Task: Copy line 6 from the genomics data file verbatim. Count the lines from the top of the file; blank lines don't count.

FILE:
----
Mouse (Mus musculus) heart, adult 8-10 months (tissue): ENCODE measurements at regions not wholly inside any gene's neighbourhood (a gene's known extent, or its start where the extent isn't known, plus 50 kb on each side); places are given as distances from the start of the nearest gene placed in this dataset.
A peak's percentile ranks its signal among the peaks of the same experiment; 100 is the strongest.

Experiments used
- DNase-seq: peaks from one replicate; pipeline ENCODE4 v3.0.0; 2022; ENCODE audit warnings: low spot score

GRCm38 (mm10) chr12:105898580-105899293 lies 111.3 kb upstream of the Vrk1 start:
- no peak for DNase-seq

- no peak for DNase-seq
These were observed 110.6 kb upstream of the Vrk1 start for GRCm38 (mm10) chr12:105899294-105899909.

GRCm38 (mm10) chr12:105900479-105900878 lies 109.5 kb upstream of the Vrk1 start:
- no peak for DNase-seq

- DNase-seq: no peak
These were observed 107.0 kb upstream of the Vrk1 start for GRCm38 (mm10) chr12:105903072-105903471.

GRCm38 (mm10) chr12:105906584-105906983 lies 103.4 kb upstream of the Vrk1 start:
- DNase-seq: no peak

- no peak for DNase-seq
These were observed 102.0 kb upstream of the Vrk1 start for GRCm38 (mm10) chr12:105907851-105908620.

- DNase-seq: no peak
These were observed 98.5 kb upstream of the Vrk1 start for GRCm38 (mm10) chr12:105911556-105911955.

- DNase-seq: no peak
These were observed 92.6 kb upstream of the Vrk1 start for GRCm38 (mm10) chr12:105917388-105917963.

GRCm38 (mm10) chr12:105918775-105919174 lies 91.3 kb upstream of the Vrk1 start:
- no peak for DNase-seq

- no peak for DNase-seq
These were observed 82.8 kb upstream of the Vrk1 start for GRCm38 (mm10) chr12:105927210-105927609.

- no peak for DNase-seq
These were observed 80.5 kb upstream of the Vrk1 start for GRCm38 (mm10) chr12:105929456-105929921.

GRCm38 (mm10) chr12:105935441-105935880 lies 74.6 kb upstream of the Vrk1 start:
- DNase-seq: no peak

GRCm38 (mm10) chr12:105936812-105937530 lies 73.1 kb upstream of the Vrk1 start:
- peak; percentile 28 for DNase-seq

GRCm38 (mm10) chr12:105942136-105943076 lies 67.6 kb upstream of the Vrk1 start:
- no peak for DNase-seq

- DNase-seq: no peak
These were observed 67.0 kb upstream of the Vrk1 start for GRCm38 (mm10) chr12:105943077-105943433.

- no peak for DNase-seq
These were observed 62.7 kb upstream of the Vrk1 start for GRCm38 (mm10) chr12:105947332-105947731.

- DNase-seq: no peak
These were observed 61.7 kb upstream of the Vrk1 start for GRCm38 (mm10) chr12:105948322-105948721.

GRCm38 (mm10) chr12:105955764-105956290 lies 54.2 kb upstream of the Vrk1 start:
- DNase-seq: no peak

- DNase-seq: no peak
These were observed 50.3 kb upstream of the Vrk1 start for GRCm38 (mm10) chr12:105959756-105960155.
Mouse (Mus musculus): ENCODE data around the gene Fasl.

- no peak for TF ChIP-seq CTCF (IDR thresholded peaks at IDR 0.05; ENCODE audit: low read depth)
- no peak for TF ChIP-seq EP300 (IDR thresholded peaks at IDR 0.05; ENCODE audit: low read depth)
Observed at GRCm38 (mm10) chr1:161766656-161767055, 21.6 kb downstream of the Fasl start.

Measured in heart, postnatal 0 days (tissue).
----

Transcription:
- no peak for DNase-seq